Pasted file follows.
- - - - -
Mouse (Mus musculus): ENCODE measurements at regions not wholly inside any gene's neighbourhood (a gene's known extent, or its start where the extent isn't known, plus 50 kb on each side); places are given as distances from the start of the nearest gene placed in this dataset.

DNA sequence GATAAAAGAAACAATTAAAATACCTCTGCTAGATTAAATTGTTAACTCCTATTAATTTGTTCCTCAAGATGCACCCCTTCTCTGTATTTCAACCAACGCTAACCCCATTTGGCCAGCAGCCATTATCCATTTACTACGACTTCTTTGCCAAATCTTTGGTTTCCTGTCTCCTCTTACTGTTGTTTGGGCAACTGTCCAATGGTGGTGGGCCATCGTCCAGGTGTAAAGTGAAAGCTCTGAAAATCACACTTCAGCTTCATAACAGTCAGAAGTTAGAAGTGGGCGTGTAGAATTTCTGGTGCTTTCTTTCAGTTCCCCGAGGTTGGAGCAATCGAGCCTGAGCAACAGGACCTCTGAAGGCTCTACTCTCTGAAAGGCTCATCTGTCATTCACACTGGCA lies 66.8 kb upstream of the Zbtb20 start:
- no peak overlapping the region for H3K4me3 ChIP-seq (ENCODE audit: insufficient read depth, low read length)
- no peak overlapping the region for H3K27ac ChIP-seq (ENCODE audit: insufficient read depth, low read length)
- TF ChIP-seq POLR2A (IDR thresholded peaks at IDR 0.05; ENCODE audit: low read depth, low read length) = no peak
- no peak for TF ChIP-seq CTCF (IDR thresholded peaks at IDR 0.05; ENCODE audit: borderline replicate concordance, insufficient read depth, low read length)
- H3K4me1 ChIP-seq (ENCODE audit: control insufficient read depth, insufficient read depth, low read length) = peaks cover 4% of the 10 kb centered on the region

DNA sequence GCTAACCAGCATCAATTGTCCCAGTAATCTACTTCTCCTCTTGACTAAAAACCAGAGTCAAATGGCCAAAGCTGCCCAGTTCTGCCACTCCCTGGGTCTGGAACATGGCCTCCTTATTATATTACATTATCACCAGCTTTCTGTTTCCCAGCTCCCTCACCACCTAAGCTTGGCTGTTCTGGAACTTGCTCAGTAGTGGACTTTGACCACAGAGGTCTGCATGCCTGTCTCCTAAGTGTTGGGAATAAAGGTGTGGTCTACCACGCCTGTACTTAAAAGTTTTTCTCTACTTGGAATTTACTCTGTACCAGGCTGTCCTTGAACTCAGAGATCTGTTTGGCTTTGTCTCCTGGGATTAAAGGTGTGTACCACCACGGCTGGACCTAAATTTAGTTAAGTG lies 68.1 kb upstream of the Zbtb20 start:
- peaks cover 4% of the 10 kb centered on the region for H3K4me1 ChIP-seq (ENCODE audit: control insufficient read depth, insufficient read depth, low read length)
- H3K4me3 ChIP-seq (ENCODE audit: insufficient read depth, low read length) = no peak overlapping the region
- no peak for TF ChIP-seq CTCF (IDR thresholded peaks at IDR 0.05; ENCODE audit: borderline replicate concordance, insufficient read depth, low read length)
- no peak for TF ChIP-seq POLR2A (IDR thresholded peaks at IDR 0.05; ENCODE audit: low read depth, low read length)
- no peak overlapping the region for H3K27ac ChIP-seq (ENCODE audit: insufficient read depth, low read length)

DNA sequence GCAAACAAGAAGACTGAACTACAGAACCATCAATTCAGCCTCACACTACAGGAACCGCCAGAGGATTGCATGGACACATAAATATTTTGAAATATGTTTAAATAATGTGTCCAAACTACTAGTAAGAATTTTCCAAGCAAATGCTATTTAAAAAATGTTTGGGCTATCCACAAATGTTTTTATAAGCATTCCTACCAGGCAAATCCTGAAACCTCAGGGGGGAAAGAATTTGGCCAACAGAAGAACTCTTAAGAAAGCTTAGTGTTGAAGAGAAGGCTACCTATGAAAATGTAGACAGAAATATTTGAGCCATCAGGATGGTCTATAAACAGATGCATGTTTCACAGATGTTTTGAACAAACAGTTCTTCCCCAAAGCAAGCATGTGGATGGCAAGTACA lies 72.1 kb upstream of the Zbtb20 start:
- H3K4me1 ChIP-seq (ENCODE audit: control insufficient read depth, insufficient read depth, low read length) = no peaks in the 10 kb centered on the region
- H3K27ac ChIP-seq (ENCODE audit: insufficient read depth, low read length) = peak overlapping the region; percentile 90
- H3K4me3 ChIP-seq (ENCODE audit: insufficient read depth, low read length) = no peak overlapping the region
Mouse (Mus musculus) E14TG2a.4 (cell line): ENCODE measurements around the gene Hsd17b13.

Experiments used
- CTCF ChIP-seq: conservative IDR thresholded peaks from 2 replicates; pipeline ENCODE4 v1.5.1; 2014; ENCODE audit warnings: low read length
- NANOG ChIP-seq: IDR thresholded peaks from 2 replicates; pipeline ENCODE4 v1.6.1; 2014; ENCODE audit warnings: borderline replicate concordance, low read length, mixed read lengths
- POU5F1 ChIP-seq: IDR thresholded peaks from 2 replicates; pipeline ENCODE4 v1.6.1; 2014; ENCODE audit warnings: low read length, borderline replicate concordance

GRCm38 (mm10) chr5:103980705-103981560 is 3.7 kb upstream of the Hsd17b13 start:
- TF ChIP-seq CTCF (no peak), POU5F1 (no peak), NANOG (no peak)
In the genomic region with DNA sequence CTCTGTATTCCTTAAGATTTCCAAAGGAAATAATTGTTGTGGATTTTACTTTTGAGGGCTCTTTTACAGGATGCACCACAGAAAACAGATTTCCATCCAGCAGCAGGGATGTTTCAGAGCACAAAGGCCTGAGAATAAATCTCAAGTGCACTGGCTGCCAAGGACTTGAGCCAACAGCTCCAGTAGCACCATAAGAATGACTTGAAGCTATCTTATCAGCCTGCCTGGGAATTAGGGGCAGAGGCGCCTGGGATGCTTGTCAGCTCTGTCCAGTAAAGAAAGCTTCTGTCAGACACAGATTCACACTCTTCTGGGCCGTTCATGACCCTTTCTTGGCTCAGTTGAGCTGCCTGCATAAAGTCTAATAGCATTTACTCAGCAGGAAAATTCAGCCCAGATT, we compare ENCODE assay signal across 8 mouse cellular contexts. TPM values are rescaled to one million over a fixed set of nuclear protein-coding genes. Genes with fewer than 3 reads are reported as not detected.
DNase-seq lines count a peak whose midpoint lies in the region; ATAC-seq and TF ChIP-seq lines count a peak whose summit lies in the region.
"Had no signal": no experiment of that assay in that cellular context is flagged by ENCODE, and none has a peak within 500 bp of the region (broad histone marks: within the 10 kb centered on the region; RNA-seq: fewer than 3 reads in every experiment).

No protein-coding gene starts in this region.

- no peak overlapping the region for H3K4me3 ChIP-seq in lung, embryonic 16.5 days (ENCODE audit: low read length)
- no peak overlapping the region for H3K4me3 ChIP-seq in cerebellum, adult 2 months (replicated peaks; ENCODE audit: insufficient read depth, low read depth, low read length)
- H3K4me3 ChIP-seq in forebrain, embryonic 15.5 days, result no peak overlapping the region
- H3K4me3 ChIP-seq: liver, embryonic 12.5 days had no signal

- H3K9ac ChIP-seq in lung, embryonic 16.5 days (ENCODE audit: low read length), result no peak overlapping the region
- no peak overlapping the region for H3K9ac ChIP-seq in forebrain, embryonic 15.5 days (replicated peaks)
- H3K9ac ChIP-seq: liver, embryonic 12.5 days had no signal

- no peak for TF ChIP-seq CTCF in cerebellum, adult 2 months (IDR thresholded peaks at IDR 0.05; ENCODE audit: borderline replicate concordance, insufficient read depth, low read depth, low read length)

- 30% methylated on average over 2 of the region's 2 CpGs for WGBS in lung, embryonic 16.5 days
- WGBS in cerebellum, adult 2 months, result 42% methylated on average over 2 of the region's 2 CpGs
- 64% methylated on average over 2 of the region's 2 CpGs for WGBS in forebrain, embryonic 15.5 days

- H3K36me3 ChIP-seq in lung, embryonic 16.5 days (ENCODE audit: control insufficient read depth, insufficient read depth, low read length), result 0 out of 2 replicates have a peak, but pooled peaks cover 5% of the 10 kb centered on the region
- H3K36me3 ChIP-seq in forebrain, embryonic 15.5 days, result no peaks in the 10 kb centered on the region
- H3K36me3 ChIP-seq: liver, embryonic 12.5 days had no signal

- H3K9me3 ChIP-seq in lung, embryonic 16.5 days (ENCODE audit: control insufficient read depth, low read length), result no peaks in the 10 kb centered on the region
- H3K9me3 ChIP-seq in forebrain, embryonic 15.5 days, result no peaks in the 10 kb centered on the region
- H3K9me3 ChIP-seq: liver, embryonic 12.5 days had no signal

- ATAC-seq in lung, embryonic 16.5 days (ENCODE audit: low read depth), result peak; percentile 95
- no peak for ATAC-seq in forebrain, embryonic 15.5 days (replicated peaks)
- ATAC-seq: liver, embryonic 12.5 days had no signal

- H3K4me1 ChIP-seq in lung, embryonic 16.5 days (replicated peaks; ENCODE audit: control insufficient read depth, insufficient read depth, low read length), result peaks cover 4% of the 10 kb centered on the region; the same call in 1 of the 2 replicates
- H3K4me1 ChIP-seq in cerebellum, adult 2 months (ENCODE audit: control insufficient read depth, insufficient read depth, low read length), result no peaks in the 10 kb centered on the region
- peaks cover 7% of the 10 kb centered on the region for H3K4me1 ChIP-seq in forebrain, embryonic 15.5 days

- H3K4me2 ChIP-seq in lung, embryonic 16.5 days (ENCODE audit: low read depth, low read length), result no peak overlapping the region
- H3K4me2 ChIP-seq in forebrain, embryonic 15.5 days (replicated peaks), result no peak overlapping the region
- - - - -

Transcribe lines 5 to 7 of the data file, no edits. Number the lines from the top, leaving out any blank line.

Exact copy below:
- TF ChIP-seq POLR2A (IDR thresholded peaks at IDR 0.05; ENCODE audit: low read depth, low read length) = no peak
- no peak for TF ChIP-seq CTCF (IDR thresholded peaks at IDR 0.05; ENCODE audit: borderline replicate concordance, insufficient read depth, low read length)
- H3K4me1 ChIP-seq (ENCODE audit: control insufficient read depth, insufficient read depth, low read length) = peaks cover 4% of the 10 kb centered on the region